Space porn: These images are (quite literally) out of this world
Topics: Life News
Add to the worldwide flurry of IPO filings a newcomer called the Sharon Austen Limited company, which has applied to be listed on the Australian Stock Exchange. What’s Sharon Austen Limited? It’s a porn business. Specifically, sex toys marketed to Australia and New Zealand.
These are not your garden-variety sex toys. These are German sex toys, lovingly handcrafted — or at least marketed relentlessly throughout Europe — by a big-shot porn company that is itself listed on the Frankfurt Stock Exchange. Founded in 1945 by matriarchal battle-ax Beate Rotermund, the company is currently worth 693 million euros. That’s a lot of dildos.
So Sharon Austen is going public in Australia, asking citizens to come take part in an exciting new Internet business venture (and help place butt plugs into the hands of the lonely and deprived). According to their business prospectus, sent this month to potential shareholders by chairman John Mackenzie: “The proceeds of this initial public offer, together with funds remaining from an earlier private capital raising of $2.5 million completed in November 1999, will be used to establish the Company in the online retailing of erotic and sex products and services to customers in Australia and New Zealand. Traditional forms of retailing, including the establishment of stores in prominent locations, [are] also being considered.”
It continues: “The erotic and sex products and services market offers great opportunities. Beate Uhse AG has set high standards in the erotic market in Germany for over 50 years and has developed its presence to the current stage where 98 percent of all German adults today are aware of the name of the company and its business.”
Indeed, if you’re looking to distribute sex toys and other erotic goodies, Beate Uhse AG is definitely the way to go.
Headquartered in a six-sided building called the “Sexagon” in Flensburg, near the Danish border, Beate Uhse AG’s mail-order business offers more than 3,000 different sex aids, manuals and lingerie items. The company owns more than 50 Beate Uhse erotica shops, and collects royalties from more than 80 other franchised outlets throughout Europe. In addition, they operate half a dozen porn movie theaters and e-commerce operations and own an erotica museum in Berlin.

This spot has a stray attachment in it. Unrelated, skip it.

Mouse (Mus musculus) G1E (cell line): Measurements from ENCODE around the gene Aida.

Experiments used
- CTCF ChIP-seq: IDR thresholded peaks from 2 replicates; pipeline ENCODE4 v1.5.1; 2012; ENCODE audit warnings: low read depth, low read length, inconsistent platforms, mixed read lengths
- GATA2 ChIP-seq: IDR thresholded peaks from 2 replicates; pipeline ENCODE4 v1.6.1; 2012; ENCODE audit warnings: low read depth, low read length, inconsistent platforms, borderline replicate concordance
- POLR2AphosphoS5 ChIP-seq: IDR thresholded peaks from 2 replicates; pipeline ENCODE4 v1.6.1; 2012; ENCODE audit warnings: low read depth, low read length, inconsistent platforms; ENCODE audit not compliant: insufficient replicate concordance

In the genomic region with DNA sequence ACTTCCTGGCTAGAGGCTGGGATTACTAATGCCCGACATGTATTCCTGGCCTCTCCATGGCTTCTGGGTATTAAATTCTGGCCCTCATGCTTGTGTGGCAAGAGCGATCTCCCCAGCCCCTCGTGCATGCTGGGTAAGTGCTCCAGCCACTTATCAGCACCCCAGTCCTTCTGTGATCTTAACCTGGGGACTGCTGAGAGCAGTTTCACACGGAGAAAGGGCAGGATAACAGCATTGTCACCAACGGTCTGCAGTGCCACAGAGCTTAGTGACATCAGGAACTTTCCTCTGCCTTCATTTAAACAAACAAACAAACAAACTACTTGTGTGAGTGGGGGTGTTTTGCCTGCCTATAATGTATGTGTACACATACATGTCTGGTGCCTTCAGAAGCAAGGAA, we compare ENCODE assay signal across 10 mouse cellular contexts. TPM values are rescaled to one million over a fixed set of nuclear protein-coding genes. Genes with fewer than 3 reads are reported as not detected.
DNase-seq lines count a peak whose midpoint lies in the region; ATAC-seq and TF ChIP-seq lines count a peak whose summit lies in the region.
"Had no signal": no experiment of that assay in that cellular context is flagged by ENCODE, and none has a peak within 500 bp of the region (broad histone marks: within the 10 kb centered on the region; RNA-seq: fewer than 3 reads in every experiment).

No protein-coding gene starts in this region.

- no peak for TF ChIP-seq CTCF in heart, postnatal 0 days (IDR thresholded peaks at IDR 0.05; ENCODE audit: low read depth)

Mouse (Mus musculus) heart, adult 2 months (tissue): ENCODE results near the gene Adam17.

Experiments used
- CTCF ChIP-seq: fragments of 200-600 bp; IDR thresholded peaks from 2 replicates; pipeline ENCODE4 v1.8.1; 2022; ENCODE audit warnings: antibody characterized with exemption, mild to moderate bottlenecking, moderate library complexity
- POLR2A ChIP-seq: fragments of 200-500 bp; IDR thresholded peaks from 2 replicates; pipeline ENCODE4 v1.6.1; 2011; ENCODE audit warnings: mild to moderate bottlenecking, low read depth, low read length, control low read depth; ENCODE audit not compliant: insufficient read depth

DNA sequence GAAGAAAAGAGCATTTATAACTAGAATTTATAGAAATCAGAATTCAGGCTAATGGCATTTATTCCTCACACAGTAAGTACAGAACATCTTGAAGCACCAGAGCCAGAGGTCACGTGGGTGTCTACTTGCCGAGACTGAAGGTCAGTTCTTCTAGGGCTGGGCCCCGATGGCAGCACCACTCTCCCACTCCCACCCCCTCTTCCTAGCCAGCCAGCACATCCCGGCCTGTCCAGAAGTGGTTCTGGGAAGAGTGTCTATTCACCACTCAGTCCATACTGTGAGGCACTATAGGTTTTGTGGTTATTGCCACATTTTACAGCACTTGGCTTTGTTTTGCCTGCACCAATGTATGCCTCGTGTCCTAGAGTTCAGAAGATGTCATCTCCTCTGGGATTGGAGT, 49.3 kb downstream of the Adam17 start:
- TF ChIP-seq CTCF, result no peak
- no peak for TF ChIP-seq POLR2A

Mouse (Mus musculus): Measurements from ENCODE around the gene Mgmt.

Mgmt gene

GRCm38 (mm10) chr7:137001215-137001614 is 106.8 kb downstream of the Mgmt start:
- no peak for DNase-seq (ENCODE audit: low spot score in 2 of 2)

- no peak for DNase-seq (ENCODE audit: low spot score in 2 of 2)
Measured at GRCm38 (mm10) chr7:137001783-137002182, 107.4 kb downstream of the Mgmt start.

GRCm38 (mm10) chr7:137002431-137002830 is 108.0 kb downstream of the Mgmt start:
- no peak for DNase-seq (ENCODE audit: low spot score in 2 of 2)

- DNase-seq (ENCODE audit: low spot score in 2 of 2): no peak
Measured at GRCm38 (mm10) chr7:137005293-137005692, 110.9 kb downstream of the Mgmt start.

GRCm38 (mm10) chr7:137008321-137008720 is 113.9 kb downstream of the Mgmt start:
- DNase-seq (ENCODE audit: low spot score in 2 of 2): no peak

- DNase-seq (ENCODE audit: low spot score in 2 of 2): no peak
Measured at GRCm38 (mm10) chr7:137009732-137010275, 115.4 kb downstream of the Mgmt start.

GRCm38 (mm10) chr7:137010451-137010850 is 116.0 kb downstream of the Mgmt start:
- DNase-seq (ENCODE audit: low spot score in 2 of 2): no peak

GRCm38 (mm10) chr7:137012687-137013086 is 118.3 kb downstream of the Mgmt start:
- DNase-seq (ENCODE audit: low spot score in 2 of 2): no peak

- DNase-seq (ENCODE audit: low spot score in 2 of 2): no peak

Founder Rotermund is a story in herself. Still kicking after 80 years, she deserves the success. She escaped the Russian occupation of Berlin in April 1945 by sticking her infant son in the cockpit of a Luftwaffe plane and flying into Flensberg. She made a meager living selling toys and shopping bags door-to-door, and after realizing how many customers were interested in birth control, put together a mail-order catalog to sell sex-advice manuals and contraceptives.
And now it’s time to grace the shores of Australia and New Zealand with vibrators. “We want to extend our role as the style leader in erotica,” Rotermund has said. “The erotic need is the same in all Western countries.”
The Sharon Austen prospectus reads like a winner on paper, and hopefully the company will take a hint from its erotica provider, and spice up the presentation a bit. When Beate Uhse AG recently filed for their IPO, the share certificates featured pictures of scantily clad women.
NASA astronaut Mike Hopkins
On December 28, 2013, Expedition 38 crew member Mike Hopkins participating in the second of two space walks to replace a degraded pump module on the International Space Station. (NASA astronaut Rick Mastracchio is reflected in his helmet!)
The Soyuz TMA-10M
The Soyuz TMA-10M headed towards the International Space Station with crew members from Expedition 37 onboard.
40 years ago the Apollo 8 mission flew up to the moon, orbited it ten times and then returned to Earth. This picture was taken from that flight and shows the Earth as it seemingly rises in similar fashion to a sunrise.
Sunrise from Expedition 36
NASA Flight Engineer Karen L. Nyberg of Expedition 36 took this photo of the sun rising -- a sight they saw nearly 16 times per day due to the speed of the International Space Station's orbit around the earth.
A pair of NanoRacks CubeSats -- nanosattelite spacecrafts carrying experiments -- were launched by Expedition 38.